South: Conservative establishment faces battle for abortion rights

For the first time in Ireland, a forum where members of the public were given control has recommended abortion on request in the first trimester, when 85% of abortions occur, even for socio-economic reasons. This speaks volumes about how fundamentally societal attitudes have progressed.
Ruth Coppinger TD on the Abortion Pill Train

In the South, the Citizens’ Assembly (CA) on abortion rights, made up of 100 randomly selected citizens, was set up early this year under pressure from below. It surprised the conservative Dáil (parliament) when it recommended that women and pregnant people be trusted – that abortion should be legalised upon request up to 12 weeks; for socio-economic reasons up to 22 weeks; for health; and for fatal foetal abnormality.

As a member of the parliamentary committee established off the back of the CA and tasked with reviewing the anti-abortion 8th Amendment to the Constitution, I will be arguing for a referendum on full repeal of the 8th. I will also be saying that neither the committee nor the Dáil has the right to bury the CA recommendations or to cherry pick only a few. Pro-choice legislation should be prepared in line with the spirit of the CA recommendations. Does anyone seriously believe the Southern establishment — with its relationship to the Catholic Church — will bring in the ground-breaking Citizens’ Assembly proposals without the public forcing them to?

One way of doing this is, on the same day we have a Repeal referendum, to have a plebiscite on any options put forward by the Citizens’ Assembly that the Dáil Committee tries to bury. In Portugal in 2007, the government held a plebiscite for abortion on request up to 10 weeks. They wouldn’t have enacted abortion legislation had they not had this endorsement.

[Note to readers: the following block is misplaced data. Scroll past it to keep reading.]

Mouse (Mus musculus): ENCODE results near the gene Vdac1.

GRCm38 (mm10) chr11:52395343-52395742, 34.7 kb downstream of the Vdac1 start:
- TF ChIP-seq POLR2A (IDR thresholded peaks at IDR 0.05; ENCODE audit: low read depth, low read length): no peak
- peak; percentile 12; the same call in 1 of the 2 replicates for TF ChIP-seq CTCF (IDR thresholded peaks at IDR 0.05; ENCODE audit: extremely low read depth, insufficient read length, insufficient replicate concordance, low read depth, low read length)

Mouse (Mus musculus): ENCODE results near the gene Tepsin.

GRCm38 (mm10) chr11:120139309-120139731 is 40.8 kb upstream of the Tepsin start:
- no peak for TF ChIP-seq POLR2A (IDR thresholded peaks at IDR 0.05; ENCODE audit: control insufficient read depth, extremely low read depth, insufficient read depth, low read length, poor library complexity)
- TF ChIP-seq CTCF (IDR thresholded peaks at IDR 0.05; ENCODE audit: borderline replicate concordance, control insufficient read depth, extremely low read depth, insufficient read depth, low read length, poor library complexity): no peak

For the first time in Ireland, a forum where members of the public were given control has recommended abortion on request in the first trimester, when 85% of abortions occur, even for socio-economic reasons. This speaks volumes about how fundamentally societal attitudes have progressed.

We are entering a crucial time in the fight for abortion rights in the South. A referendum is likely before summer 2018. Major mobilisations must be organised for. Furthermore, a massive campaign of political pressure on the parties and their deputies in the Dáil Committee on the 8th must be launched. This can affect the nature of the referendum we get next year and the shape of the legislation to follow. The more far-reaching the change advocated, the easier it will be a build a large, radical social movement of women and young people to ensure a ‘Yes’ vote for change and abortion rights.

By Ruth Coppinger TD

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